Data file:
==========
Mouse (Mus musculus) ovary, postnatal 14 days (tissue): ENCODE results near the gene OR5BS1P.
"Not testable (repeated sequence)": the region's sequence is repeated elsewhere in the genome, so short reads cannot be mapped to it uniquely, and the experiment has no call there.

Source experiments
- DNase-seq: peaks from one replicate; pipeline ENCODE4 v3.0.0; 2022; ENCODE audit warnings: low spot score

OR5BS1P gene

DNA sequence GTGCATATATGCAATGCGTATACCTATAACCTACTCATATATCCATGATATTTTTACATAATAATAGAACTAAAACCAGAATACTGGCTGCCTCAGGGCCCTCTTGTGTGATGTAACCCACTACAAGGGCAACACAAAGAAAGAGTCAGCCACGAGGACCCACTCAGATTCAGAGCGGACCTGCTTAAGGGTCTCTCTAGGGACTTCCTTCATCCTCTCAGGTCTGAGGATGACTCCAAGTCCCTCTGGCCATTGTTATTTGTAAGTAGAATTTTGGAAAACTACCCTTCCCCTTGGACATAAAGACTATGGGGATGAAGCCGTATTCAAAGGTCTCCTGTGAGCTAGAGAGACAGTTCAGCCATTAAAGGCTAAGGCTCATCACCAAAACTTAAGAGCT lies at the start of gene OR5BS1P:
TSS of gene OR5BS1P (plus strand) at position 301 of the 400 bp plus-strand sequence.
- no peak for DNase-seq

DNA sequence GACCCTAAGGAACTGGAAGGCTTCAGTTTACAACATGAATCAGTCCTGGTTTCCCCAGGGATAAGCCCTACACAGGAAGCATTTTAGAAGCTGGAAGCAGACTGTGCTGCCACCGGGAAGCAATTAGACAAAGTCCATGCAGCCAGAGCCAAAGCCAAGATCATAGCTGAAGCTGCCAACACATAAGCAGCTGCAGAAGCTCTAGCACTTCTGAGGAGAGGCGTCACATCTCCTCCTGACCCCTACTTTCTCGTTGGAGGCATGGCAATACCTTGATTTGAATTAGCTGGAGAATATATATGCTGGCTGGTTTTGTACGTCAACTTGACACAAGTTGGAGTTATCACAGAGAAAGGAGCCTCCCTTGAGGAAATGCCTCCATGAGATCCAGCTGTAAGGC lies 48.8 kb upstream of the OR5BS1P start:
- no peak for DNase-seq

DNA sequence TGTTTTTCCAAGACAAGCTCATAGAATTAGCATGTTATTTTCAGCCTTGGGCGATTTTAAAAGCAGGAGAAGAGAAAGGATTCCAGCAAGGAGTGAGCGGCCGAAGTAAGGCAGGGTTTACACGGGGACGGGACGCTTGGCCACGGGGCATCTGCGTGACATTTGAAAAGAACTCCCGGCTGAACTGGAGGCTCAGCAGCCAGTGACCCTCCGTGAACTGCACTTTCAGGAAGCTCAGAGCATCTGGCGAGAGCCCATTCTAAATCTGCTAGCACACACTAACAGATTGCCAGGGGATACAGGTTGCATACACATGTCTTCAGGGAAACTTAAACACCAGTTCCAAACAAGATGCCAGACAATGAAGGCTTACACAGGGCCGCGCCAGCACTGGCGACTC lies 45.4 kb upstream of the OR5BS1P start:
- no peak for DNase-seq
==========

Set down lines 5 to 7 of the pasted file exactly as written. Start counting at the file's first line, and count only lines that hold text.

OR5BS1P gene

DNA sequence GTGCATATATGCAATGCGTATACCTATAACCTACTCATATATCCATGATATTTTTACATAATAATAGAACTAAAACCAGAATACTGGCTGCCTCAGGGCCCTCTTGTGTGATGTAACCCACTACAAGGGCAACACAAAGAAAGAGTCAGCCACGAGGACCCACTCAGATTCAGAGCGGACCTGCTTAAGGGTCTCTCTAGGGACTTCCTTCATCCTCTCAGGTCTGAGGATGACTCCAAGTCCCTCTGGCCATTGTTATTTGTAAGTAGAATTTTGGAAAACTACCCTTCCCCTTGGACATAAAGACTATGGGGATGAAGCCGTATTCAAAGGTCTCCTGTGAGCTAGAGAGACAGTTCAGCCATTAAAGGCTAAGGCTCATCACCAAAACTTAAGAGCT lies at the start of gene OR5BS1P:
TSS of gene OR5BS1P (plus strand) at position 301 of the 400 bp plus-strand sequence.